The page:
The Statues in the Temple
Different Statues at Changu Narayan
The statues in this temple are very interesting. At the entrance of the main temple is a huge statue of a kneeling Garuda, the flying vehicle of Lord Vishnu. It dates back to the 5th century. Also here, in an ornate cage are the statues of The Malla King, Bhupalendra and his Queen, Bhuvanlaxmi.
There is also a sixth century stone statue of Vishnu Viswarup, the universal form of Lord Vishnu.
On the Lakshmi Narayan Temple there is an 8th century statue of six-armed Trivikratha (Lord Vamana). Next to it is a statue of Lord Narasimha, the man-lion incarnation of Lord Vishnu. Behind is a little black slab that has an image of Narayan lying on the traditional serpent Ananta and above it Lord Vishnu with 10 arms and heads.
Changu Narayan Entrance
Depictions of Incarnations of Vishnu
To the right of the temple entrance are smaller shrines and a platform with a carved stone on top. This bas-relief depicts two different incarnations of Vishnu.
At the bottom of the stone, Vishnu is shown reclining on a bed of snakes. Above this, a 10-headed standing Vishnu is depicted. The detail in this 5th- or 6th-century stone carving is amazing.
Close to the twin Vishnu is a stone depicting another incarnation of Vishnu, that of the half-man, half-lion Narsimha.
In the northeast corner of the courtyard is an important bas-relief that depicts Vishnu riding on the back of Garuda. This is the model for the image on the back of the Nepali 10-rupee note.
Gilded Doors in Changu Narayan
The beautifully gilded door is guarded by stone lions. It is beautifully crafted with intricate gilded windows on either side. On four pillars in the four corners are the symbols representing Lord Vishnu: the chakra (disc) and conch shell, the lotus (padma), and club (gada).
As you go around, you find doors made of bronze, bells decorated with dragons and girffins and devas looking out from the walls and steps. It is as if you are surrounded by spirits.
As you watch the video below, take note of the elaborate designs used in this temple. It is a feast to the eyes and a tribute to the talent and workmanship of the Newari artisans.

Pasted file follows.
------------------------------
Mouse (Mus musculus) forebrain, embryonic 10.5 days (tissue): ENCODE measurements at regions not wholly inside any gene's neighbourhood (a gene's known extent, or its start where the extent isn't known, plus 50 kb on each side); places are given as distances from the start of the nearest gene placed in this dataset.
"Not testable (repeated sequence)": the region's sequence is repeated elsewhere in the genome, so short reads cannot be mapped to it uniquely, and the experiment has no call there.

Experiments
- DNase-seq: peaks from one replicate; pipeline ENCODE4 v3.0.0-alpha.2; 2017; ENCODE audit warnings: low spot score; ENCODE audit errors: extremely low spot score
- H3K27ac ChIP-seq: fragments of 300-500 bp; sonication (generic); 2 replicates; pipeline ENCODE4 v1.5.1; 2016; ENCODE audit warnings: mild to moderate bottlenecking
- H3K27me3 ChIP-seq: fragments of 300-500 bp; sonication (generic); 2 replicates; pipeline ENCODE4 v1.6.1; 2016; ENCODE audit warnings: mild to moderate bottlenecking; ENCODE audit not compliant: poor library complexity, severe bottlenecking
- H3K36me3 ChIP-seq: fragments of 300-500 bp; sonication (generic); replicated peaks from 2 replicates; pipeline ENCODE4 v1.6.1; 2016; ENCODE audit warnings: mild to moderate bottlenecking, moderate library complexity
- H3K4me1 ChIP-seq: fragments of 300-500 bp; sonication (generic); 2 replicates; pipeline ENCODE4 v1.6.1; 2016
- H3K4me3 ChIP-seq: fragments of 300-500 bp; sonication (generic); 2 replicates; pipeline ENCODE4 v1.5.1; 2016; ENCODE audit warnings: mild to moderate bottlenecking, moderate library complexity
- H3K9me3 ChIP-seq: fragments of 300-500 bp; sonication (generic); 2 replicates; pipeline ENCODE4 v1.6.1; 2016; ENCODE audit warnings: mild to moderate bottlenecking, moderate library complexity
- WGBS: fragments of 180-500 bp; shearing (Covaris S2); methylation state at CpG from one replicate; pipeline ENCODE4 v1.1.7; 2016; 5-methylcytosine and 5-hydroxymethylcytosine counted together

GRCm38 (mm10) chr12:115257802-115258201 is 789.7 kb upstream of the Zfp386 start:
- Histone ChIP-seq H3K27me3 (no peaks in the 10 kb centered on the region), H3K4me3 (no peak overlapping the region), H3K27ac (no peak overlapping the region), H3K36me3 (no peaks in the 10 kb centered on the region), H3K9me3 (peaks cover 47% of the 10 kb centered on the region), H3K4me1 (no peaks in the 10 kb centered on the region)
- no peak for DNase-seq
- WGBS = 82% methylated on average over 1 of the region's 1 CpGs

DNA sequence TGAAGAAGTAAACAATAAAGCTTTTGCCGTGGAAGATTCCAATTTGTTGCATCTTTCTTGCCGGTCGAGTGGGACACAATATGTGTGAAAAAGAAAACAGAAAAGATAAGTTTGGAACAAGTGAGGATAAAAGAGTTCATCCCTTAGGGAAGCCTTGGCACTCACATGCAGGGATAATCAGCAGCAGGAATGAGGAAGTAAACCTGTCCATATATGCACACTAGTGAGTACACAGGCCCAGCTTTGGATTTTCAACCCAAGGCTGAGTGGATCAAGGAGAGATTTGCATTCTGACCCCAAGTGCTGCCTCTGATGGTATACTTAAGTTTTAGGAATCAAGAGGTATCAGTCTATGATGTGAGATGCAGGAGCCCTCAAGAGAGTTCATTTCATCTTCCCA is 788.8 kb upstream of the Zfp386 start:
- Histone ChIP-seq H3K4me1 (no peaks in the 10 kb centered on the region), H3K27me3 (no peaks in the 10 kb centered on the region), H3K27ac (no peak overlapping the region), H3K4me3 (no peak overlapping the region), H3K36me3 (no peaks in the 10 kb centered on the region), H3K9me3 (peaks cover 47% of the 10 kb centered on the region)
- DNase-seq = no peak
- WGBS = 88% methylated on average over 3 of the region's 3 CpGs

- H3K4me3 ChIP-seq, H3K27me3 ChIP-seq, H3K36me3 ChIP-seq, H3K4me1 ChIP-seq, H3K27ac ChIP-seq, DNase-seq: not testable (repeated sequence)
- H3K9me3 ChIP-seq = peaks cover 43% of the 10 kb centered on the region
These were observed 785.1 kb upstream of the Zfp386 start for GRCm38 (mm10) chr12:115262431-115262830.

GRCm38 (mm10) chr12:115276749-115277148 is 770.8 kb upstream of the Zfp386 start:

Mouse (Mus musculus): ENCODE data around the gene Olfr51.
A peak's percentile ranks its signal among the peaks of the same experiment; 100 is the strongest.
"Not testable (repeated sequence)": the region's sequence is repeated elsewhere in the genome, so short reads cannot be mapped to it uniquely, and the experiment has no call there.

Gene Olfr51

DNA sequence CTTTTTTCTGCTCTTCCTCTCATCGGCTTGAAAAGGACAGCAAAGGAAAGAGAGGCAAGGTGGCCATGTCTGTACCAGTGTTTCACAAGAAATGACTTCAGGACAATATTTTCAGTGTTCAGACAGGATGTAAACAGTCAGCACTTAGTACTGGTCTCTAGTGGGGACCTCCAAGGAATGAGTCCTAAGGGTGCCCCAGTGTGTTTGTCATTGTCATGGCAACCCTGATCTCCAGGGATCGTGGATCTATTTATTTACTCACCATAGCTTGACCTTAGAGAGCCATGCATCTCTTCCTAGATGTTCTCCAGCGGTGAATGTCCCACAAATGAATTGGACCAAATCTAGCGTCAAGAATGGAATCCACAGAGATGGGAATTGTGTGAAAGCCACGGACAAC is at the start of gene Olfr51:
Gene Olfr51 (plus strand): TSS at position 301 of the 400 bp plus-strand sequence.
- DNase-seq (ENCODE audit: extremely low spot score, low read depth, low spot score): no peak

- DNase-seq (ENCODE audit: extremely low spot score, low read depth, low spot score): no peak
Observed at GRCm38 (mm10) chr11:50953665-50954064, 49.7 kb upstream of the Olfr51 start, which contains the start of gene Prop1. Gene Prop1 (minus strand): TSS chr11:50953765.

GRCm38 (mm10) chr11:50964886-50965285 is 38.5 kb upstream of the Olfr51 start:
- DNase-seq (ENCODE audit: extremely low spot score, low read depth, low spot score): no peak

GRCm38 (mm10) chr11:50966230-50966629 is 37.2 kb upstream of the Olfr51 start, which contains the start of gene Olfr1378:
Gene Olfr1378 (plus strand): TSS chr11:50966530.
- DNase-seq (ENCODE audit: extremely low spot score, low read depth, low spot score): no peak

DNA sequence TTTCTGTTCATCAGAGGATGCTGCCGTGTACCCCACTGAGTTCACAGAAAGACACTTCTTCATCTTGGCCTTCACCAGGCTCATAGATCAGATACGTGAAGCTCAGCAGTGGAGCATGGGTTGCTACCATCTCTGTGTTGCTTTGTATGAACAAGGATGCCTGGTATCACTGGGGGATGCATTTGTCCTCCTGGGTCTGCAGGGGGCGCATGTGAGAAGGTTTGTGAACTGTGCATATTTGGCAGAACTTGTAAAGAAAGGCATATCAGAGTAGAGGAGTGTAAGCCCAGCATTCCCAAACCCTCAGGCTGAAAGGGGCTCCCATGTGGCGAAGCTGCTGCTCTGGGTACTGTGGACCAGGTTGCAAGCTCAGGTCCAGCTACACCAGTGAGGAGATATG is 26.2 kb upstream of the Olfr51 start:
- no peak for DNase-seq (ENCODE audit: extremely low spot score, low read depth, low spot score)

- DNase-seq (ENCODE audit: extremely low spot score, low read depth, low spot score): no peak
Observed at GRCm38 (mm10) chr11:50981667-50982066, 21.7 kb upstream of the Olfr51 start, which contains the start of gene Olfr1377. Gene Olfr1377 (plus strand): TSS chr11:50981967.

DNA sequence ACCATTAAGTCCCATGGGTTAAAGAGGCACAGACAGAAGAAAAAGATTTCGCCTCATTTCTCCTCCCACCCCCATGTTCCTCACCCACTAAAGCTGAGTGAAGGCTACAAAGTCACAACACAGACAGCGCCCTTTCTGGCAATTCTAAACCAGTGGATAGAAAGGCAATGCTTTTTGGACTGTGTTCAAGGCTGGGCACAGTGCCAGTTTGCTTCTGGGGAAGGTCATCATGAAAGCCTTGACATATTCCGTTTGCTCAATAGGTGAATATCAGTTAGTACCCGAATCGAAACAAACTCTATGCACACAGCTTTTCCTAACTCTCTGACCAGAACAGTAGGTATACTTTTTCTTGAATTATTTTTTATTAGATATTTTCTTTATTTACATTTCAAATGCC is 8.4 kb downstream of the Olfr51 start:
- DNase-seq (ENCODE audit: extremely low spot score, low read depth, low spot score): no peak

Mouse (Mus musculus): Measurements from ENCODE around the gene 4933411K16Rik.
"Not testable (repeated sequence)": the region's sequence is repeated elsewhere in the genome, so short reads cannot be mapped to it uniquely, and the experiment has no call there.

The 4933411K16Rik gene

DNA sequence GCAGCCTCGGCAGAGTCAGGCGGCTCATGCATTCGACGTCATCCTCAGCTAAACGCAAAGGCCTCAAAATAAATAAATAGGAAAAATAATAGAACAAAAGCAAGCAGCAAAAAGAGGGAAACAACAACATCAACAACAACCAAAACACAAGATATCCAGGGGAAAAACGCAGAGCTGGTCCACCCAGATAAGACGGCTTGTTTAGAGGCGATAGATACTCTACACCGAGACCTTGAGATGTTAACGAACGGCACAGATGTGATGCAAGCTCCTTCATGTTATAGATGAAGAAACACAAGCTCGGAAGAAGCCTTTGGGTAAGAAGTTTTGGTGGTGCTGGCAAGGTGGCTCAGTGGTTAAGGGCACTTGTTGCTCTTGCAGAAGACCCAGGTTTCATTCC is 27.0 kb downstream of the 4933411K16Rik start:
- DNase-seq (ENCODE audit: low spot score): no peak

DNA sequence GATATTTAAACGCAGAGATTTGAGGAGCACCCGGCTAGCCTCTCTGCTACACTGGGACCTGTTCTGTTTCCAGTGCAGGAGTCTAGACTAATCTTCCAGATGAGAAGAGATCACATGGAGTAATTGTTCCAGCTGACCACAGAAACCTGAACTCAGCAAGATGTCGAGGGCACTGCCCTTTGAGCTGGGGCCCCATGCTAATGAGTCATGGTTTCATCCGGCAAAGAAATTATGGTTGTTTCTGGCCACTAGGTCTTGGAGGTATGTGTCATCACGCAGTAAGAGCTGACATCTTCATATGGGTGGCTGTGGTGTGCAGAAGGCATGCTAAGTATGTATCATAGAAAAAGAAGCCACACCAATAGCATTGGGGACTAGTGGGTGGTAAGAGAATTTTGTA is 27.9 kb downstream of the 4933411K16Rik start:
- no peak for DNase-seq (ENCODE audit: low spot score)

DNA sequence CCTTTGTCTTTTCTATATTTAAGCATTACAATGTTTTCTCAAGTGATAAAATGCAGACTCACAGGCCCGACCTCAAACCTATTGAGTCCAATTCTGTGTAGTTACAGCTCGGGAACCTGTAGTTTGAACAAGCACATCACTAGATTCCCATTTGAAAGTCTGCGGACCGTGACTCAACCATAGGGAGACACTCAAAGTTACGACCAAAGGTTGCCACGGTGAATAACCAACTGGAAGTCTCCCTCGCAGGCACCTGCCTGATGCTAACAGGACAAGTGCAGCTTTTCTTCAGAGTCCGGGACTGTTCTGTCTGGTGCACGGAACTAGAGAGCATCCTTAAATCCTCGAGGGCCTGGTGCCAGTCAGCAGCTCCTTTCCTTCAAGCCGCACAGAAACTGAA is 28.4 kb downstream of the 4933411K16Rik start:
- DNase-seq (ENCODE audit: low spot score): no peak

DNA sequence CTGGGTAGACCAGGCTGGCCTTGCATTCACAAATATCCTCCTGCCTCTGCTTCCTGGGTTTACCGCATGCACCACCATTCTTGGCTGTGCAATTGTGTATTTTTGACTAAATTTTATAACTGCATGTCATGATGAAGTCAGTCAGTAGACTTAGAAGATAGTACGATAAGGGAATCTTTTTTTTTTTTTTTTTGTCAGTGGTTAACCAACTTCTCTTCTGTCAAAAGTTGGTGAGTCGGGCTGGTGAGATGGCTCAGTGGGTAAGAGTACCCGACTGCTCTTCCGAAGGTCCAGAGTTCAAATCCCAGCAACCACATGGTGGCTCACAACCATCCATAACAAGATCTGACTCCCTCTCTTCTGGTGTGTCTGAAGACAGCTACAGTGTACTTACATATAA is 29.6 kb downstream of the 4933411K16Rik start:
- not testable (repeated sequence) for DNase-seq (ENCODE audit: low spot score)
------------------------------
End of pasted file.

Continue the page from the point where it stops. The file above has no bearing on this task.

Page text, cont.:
The Changu Narayan Temple temple is a showcase for Newari art and architecture of the early century as seen in the stone, wood and metal craft.
Right in the village of Changu is an old Newari house transformed into a museum. The descendants of the owners are on hand to show you the house and the ways of life of the Newaris, one of the most advanced cultures in Nepal.
You can see the typical family place for daily offering. Most modern Newari homes still have this offering room as a feature as they still practice their daily offering to the gods.
There is the typical Newari kitchen with its cooking utensils and pots. While in Kathmandu, try some Newari food. There are some restaurants that devote themselves to Newari kitchen often situated in a typical Newari home.
You can see how they stored food, milled rice and did crafts as the Newaris are one of the most artistic peoples in the Kathmandu Valley.
Newari Art - Know this art?
© 2010 Mary Norton
Are you interested in Changu Narayan?
Robert Sacchi on March 23, 2019:
Another article about an exotic place. You have gone to to many different places. I'm glad you're sharing your experiences with us.
Mary Norton (author) from Ontario, Canada on January 06, 2018:
Thanks Peggy. I do the same when I read your hubs.
Peggy Woods from Houston, Texas on January 05, 2018:
I am traveling vicariously to parts of the world I have never visited by reading your posts. Your photos were excellent and the videos definitely worth viewing. Thank you!
Mary Norton (author) from Ontario, Canada on January 23, 2017:
The whole city of Nepal is full of these temples and we were lucky to have been there before the devastating earthquake.
Peg Cole from Northeast of Dallas, Texas on January 23, 2017:
What an amazing glimpse into this ancient city and their traditions. You've captured my imagination here. Love the photos.
RinchenChodron on September 11, 2013:
I was in Kathmandu for 10 days, but never made it out to Changu Narayan. When I go back it will be top of the list. Thanks for the info.
SteveKaye on September 06, 2013:
The art work is extraordinary. Thank you for providing this wonderful tour. This shows how talented and creative people were. I wish I could easily drive over to this site. Wish you the best.
Takkhis on February 12, 2013:
The village looks interesting place!
JoshK47 on September 13, 2012:
I'd certainly love to check this place out - thanks for sharing! Blessed by a SquidAngel!
indiavacationplans on January 19, 2012:
You covered the subject very thoroughly. Excellent advice.
anonymous on January 11, 2011:
The temple looks quite beautiful with the old aesthetics and peaceful too.